Up and down in Cusco

The extent of the action today in the Plaza de Armas, the centre of the current festival, is visible from the hill above. 

The best views must have been those obtained by a drone flyer.  The drone soared high over the Plaza, down to our left, and above where we were.

The hill was busy too,  with local men raising a flagpole. A miracle it didn’t fall on at least one of them. 

Meanwhile, a guy sat at the base of the cross up there, unmoving, as the drone flew noisily over him (just visible under the left arm of the cross), tourists came and went, the men kept working on getting that huge flagpole up and, the noise from bands playing in the Plaza below floated up.

Behind us was a stone wall that has to have been made by the Incans. The stones fit together amazingly well. Modern stone walls don’t usually look like that. 

One of the locals assured me it was Incan. A distinct possibility as the adjacent church was built in the 15th or 16th centuries. Looks as though it’s now a later iteration.

Getting back down into town you walk down steep stairs and cobblestoned streets. Easy to walk in boots. Not so in runners. 

I dropped into my apartment. At the base of the uneven but strangely beautiful stairs, heading up from the sunny courtyard, is a notice. Oh, cheers. It says it’s a secure zone if there is an earthquake. Reassuring! Guess it’s been tested over time so maybe my apartment, directly above is too 🙂

Walking past some nearby shops on the way to the Plaza de Armas I smelt a truly wonderful, tempting, smell. Couldn’t bear to check as it was sure to be roast guinea pig. 

Most menus here, except in the mostest touristy places, have cuyo (guinea pig) high on their menu. And there was a gastronomic festival celebrating their contributions today. Not tempted to attend. Not even knowing I could buy typical meals based on guinea pigs or, breeders.  I did like the poster though.

First dog bite yesterday. A medium sized mutt in a place away from the tourist area obviously recognised I didn’t belong there. I’d jumped at him and yelled when I realised his mal intent. Thought he’d gone away (I would have with my performance!). So I kept walking.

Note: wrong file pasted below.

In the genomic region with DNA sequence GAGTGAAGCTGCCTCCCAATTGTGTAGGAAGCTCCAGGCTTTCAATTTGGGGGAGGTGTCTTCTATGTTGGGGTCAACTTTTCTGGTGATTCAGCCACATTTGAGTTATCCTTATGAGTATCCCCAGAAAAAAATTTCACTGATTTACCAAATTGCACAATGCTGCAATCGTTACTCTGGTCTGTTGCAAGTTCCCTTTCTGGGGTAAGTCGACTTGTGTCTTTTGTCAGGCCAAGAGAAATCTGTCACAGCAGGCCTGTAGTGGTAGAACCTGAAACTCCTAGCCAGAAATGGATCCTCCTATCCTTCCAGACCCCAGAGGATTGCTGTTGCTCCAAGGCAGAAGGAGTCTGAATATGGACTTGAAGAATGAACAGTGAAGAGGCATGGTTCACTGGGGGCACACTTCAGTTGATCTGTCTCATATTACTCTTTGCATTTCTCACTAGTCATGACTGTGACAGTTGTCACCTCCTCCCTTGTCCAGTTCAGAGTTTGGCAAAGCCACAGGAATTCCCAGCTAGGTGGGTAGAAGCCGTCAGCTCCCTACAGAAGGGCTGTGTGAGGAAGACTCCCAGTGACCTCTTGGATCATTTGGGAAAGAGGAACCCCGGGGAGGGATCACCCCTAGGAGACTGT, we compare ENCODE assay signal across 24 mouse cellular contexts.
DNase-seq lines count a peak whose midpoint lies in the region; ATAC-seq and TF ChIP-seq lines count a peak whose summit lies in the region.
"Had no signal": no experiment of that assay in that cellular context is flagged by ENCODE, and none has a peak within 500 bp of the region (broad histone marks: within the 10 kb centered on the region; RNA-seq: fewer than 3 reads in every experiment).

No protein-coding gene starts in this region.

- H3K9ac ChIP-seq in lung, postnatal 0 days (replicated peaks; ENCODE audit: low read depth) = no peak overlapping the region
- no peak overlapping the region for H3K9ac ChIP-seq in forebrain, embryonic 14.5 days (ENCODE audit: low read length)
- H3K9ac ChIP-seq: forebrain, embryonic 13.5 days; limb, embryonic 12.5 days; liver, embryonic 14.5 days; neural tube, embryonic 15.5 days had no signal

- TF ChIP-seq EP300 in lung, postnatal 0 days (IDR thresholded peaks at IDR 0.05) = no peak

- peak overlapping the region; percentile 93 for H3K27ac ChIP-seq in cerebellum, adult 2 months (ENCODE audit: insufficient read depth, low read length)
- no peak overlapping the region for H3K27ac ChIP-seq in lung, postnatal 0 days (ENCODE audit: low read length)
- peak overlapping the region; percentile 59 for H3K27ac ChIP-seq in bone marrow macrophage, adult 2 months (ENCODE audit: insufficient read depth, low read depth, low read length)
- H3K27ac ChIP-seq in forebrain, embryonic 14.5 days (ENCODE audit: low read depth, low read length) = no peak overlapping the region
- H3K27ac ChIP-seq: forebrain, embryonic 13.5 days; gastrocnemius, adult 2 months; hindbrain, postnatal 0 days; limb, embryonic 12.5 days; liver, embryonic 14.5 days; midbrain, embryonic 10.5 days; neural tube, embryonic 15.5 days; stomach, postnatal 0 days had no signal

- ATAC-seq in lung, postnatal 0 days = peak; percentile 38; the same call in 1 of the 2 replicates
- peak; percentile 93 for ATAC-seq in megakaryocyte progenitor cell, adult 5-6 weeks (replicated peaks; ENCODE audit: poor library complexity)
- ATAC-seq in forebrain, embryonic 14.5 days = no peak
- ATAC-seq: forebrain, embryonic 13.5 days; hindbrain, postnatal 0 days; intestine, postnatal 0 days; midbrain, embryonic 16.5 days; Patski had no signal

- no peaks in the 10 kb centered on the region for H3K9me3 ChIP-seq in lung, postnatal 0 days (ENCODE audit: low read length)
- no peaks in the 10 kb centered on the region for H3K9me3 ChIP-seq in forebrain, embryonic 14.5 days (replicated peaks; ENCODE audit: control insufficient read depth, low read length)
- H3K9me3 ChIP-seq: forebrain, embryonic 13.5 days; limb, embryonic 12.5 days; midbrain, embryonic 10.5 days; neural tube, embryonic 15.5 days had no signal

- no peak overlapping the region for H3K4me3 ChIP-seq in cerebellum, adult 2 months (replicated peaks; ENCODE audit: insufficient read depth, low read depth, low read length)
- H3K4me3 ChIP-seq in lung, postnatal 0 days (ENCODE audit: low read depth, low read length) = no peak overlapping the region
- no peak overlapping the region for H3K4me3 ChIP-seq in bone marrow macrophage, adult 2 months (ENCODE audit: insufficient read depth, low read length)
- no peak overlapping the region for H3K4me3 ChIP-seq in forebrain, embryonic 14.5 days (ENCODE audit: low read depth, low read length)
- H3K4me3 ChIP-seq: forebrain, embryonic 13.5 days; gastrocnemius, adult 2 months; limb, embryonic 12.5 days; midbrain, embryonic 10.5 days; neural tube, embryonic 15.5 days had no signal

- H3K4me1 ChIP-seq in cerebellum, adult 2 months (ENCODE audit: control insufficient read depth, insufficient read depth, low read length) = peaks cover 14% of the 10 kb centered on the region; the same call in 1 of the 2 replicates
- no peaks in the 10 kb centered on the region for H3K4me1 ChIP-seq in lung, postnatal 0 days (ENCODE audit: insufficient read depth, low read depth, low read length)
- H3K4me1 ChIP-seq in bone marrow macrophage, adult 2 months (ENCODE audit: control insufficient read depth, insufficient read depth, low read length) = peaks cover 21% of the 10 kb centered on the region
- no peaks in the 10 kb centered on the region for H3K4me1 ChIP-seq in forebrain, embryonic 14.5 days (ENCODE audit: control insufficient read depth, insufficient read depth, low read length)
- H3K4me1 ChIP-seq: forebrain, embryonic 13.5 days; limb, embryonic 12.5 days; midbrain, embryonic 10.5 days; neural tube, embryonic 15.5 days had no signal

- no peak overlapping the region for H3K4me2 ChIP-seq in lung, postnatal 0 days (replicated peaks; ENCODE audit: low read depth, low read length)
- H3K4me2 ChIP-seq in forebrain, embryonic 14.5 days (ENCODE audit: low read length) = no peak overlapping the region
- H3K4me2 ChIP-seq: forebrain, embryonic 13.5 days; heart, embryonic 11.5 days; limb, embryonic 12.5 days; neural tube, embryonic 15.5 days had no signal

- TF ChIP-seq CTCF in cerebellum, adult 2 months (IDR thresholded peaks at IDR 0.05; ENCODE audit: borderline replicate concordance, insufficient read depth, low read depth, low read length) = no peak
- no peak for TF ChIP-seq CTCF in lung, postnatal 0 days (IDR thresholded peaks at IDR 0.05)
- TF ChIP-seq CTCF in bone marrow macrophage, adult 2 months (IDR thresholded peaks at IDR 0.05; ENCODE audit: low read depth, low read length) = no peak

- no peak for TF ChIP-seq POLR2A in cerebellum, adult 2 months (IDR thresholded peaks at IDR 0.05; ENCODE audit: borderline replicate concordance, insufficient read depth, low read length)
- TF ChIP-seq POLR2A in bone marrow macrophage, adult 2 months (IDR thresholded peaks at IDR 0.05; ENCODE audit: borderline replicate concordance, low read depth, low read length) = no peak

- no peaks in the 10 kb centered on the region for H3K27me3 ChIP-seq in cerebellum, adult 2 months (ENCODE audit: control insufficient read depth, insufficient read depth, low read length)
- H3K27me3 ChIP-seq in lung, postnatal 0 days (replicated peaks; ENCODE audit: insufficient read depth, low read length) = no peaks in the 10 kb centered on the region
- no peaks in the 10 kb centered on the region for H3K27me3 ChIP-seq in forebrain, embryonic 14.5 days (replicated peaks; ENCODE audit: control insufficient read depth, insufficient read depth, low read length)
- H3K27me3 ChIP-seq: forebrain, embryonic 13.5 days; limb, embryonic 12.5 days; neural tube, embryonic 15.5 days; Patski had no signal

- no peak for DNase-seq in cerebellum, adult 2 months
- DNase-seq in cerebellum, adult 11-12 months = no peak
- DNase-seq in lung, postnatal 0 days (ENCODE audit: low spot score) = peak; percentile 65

Then I felt a mouth close around my upper calf. It was clear he thought he was justified.  I didn’t worry what we might catch from each other as he didn’t get through my pants or close to breaking the skin. Shocked by his success he called it quits and left. His little friends remained sitting and watching. Nice tops! Many dogs here wear something. 

San Pedro market

Meanwhile, back to everyday Cusco.  The San Pedro market has extensive food and clothing options. Best of all though are the fruit juice drinks, two rows of cheery women competing to sell you one. I had a mango and orange. Loved the hat! And the colours.

And yes, the local women between them wear a huge range of interesting hats. One at the market turned away when she saw I had a camera. I was more interested in her hat anyhow.

One walking down the closest hill wasn’t as aware of my nefarious intent. Similar hat yet I’m sure the differences are quite meaningful.

So, back to the ongoing festival, celebrating the winter solstice. The colour and action is never ending. Friday, the little kids. Saturday a range of floats. Strange floats using symbols that I really couldn’t understand at all. 

The exceptions: a seasaw with a cute guinea pig on one end and a fat pig on the higher end. Looked to me like a valiant little guinea pig was being overcome by a gross capitalist pig (complete with a can of coke). 

The other: a skull with sme gold teeth. Old religion (of the Incas) nicely incorporated into  the traditions of the new (Catholicism).

However I really have no idea what most floats represented. Some really bad dreams perhaps.
Meanwhile, some interesting people strutted their stuff. 

Note the red edge of the weapon. He liked posing, this guy.

I’m still wondering why this guy was being dressed in women’s clothing. 

The good bit was the nearby woman selling larger safety pins. Not easy to buy at home. 

Meanwhile, a young ‘professional’ Cuscan was dragging a very reluctant llama he’d just put down. Very soon after he had to pick it up again. Being carried was what it wanted. Not surprising when you see little baby llamas, with colourful little crocheted or knitted hats, being carried like babies by a number of local women. This one was considerably larger than most!

And I liked the idea that there is only one world, and we (the Spanish) call it the old and new worlds but it only means it’s (the new) newly discovered by us, and not because there are two. There is only one. (Apologies to Inca Garcilaso de la Vega Cimpu Ocllo). 

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